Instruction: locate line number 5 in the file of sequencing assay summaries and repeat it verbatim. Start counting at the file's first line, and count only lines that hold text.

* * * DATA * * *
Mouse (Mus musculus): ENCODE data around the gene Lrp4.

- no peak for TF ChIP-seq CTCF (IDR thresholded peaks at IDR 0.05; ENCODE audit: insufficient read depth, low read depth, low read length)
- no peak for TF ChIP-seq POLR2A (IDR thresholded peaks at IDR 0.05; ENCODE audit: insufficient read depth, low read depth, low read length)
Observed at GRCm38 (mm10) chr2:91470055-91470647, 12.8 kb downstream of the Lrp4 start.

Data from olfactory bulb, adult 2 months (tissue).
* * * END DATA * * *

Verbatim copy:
Data from olfactory bulb, adult 2 months (tissue).